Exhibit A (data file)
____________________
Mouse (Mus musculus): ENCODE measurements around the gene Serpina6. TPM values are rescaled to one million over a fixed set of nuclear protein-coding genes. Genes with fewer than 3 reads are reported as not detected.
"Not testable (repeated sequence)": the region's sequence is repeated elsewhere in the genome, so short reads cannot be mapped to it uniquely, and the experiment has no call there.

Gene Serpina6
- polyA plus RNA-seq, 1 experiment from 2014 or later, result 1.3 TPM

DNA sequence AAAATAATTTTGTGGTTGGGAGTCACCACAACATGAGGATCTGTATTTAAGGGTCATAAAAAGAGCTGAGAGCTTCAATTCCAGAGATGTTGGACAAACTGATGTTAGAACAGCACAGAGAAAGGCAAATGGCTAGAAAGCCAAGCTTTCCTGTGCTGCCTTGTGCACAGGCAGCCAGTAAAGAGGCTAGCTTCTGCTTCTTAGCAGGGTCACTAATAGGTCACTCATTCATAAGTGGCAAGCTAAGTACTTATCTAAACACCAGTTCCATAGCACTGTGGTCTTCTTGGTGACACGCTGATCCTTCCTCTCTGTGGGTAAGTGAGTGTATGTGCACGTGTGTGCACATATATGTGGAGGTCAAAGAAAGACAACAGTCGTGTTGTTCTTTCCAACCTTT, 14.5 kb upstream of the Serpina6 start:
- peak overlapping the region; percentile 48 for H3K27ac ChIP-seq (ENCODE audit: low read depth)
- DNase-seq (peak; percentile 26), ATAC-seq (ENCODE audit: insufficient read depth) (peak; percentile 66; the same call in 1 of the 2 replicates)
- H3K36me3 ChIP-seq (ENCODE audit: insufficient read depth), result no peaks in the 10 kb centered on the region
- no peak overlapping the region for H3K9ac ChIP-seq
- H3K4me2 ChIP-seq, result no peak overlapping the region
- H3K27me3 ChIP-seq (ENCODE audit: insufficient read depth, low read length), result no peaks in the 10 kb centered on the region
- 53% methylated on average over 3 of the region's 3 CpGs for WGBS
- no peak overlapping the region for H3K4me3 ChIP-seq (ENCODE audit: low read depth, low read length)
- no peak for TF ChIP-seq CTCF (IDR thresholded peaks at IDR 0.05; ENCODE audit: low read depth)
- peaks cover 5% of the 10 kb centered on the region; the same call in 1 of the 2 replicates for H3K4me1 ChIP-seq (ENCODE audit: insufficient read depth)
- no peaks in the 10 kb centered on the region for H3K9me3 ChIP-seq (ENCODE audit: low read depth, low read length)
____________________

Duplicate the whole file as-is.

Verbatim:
Mouse (Mus musculus): ENCODE measurements around the gene Serpina6. TPM values are rescaled to one million over a fixed set of nuclear protein-coding genes. Genes with fewer than 3 reads are reported as not detected.
"Not testable (repeated sequence)": the region's sequence is repeated elsewhere in the genome, so short reads cannot be mapped to it uniquely, and the experiment has no call there.

Gene Serpina6
- polyA plus RNA-seq, 1 experiment from 2014 or later, result 1.3 TPM

DNA sequence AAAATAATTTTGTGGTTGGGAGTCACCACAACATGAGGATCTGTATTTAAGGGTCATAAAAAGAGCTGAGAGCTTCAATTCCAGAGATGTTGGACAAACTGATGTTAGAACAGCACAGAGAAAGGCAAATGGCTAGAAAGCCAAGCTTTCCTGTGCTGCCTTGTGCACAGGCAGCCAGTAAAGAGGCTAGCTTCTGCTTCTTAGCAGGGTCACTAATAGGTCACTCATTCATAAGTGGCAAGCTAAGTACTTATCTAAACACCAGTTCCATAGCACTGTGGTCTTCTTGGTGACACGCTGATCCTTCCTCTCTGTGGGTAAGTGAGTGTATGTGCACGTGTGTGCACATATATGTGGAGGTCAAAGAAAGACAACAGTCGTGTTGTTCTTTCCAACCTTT, 14.5 kb upstream of the Serpina6 start:
- peak overlapping the region; percentile 48 for H3K27ac ChIP-seq (ENCODE audit: low read depth)
- DNase-seq (peak; percentile 26), ATAC-seq (ENCODE audit: insufficient read depth) (peak; percentile 66; the same call in 1 of the 2 replicates)
- H3K36me3 ChIP-seq (ENCODE audit: insufficient read depth), result no peaks in the 10 kb centered on the region
- no peak overlapping the region for H3K9ac ChIP-seq
- H3K4me2 ChIP-seq, result no peak overlapping the region
- H3K27me3 ChIP-seq (ENCODE audit: insufficient read depth, low read length), result no peaks in the 10 kb centered on the region
- 53% methylated on average over 3 of the region's 3 CpGs for WGBS
- no peak overlapping the region for H3K4me3 ChIP-seq (ENCODE audit: low read depth, low read length)
- no peak for TF ChIP-seq CTCF (IDR thresholded peaks at IDR 0.05; ENCODE audit: low read depth)
- peaks cover 5% of the 10 kb centered on the region; the same call in 1 of the 2 replicates for H3K4me1 ChIP-seq (ENCODE audit: insufficient read depth)
- no peaks in the 10 kb centered on the region for H3K9me3 ChIP-seq (ENCODE audit: low read depth, low read length)